hill country observerThe independent newspaper of eastern New York, southwestern Vermont and the Berkshires


News August 2015



Chain slashes staff at area newspapers


The corporate parent of several daily newspapers in the region has axed at least 16 reporters, editors and other newsgathering employees in recent weeks as it seeks a buyer for the papers.
Digital First Media, which is controlled by the New York City hedge fund Alden Capital Group, laid off 10 employees in late June at its New England Newspapers group, which includes The Berkshire Eagle, Bennington Banner, Brattleboro Reformer and the weekly Manchester Journal. Those layoffs were first reported June 30 by the online news site VTDigger.org.

Meanwhile, at its newspapers in New York’s Capital Region – The Saratogian and The Record of Troy – Digital First gave “voluntary buyouts” to six staffers with more than 150 years of journalism experience between them, according to a report in the Times Union of Albany. Among those leaving their jobs in late June and July were Executive Editor Barbara Lombardo, who had been at The Saratogian since 1977, and Editor Lisa Robert Lewis, who had worked at The Record since 1976.

The Saratoga and Troy dailies consolidated their editorial and managerial staffs last year, and The Record moved out of its longtime headquarters in downtown Troy earlier this year as Digital First neared a deal to sell the building. Besides the two top editors, those accepting buyouts this summer were the papers’ chief photographer and executive sports editor as well as a copy editor and a sports writer, according to the Times Union report.

In Vermont, VTDigger reported that those laid off included three newsroom employees in Brattleboro as well as a newly hired reporter in Bennington and the only staff reporter at the Manchester Journal. Earlier in June, the managing editor of the Bennington and Brattleboro dailies left for another newspaper job in Colorado.

And in Massachusetts, The Berkshire Eagle laid off five employees, including the editor of its Berkshire Week section, in late June, according to a report in the independent online news site The Berkshire Edge. The site also reported that the Eagle’s headquarters building in Pittsfield is on the market, as is the Brattleboro Reformer’s building.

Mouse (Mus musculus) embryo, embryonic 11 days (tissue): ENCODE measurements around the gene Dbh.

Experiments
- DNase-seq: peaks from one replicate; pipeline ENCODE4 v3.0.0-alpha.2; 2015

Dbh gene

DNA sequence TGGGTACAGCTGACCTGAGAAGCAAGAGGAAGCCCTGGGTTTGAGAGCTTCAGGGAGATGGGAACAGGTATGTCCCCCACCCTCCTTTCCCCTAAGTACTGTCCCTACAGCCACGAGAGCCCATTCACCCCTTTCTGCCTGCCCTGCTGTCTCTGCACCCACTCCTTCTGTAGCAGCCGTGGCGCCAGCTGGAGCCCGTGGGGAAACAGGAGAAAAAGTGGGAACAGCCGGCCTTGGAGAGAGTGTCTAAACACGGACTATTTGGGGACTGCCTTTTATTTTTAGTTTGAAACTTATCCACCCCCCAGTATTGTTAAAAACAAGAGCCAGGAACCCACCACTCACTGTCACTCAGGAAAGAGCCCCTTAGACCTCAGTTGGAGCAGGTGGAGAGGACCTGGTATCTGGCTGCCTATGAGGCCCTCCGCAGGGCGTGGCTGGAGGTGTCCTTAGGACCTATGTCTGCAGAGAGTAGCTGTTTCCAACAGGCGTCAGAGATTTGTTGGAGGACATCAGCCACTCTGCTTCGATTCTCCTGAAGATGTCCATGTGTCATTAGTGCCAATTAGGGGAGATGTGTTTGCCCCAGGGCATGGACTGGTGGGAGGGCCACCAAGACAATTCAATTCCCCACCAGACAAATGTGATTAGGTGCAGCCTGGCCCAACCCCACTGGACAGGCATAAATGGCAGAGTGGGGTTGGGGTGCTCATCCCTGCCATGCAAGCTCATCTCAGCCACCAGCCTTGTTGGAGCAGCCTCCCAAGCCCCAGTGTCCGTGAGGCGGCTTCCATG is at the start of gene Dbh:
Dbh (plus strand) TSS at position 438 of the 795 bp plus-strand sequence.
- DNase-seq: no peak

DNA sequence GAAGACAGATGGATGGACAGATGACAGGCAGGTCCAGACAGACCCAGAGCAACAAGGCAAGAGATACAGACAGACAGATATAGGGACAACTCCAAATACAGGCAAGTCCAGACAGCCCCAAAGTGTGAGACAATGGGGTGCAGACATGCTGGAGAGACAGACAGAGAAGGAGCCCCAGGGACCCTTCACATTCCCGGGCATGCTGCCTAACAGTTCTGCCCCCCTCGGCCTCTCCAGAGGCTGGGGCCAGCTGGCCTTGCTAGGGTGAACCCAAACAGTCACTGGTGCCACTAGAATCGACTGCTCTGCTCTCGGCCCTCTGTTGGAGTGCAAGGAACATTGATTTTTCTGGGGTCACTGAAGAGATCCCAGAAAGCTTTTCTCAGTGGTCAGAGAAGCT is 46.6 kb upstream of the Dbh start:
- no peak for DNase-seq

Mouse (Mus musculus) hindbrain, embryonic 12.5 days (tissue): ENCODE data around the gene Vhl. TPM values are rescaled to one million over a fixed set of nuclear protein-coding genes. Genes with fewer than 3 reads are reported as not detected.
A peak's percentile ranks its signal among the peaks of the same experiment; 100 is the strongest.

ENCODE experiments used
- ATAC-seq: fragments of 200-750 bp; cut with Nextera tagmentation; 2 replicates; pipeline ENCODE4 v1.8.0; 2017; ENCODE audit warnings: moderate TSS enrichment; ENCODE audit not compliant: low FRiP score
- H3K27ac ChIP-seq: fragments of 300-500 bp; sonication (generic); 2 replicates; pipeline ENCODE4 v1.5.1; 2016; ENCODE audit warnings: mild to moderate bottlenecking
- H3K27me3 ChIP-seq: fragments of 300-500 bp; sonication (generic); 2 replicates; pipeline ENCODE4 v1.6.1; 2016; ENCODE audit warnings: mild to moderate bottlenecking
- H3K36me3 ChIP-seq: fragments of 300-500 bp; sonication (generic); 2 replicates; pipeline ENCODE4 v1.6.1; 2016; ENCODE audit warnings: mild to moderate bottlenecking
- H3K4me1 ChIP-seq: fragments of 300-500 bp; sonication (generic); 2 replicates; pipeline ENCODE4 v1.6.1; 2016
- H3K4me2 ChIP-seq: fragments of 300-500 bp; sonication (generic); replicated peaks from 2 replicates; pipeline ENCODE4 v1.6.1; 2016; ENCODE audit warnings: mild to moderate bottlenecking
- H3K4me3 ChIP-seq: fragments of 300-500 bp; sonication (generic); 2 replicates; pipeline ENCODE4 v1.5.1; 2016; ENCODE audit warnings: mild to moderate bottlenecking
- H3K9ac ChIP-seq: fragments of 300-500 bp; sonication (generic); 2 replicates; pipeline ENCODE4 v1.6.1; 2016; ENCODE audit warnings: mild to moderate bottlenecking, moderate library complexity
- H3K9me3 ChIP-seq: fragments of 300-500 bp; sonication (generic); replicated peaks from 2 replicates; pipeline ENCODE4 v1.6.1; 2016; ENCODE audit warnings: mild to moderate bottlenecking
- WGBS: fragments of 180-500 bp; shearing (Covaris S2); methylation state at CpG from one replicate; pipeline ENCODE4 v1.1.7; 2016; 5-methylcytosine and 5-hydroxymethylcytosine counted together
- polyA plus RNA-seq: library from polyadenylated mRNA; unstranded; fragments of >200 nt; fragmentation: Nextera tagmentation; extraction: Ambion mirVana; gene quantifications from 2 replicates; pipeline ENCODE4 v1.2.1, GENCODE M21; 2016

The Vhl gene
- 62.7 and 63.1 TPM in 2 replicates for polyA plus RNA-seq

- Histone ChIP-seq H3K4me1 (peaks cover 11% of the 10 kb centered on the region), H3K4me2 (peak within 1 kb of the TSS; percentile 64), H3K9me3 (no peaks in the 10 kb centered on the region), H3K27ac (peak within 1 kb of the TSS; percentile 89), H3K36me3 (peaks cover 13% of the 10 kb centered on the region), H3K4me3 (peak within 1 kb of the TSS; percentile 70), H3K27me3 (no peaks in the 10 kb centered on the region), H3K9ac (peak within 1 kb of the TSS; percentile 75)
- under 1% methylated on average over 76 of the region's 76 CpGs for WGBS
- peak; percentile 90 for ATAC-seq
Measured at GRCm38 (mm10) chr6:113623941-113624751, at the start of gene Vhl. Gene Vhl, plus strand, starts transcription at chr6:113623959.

Last year, New England Newspapers closed the North Adams Transcript, a daily that had served northern Berkshire County for more than a century, and The Advocate, a weekly that got its start in Williamstown and for many years circulated throughout the Berkshires and beyond.

Digital First owns 76 daily newspapers and 160 weeklies around the country, including The Denver Post, the San Jose Mercury News, the St. Paul Pioneer Press and the New Haven Register. The hedge fund Apollo Global Management was reported to have been near a deal to buy most or all of Digital First’s holdings this spring, but the deal fell apart. Soon after that, Digital First’s chief executive, John Paton, stepped down.

Digital First officials did not respond to several area news organizations’ inquiries about the layoffs.

But Randy Holhut of the Brattleboro nonprofit weekly The Commons told Vermont Public Radio that he obtained a memo from inside the company indicating the layoffs were intended to make Digital First’s papers more profitable – and therefore more attractive to potential buyers. The staff cuts were timed to coincide with the end of the company’s fiscal year, he said.

“When news becomes a commodity rather than a public service, this is what happens,” Holhut said. “You’re there to satisfy hedge funds and stockholders instead of people who are readers, listeners, viewers.”

The latest cuts leave only skeleton crews at some of the region’s smaller newspapers. VTDigger reported that New England Newspapers will now have only two reporters based in Brattleboro and three in Bennington, while the editor at the Manchester weekly will have to carry on without a staff reporter.

-- Compiled by Fred Daley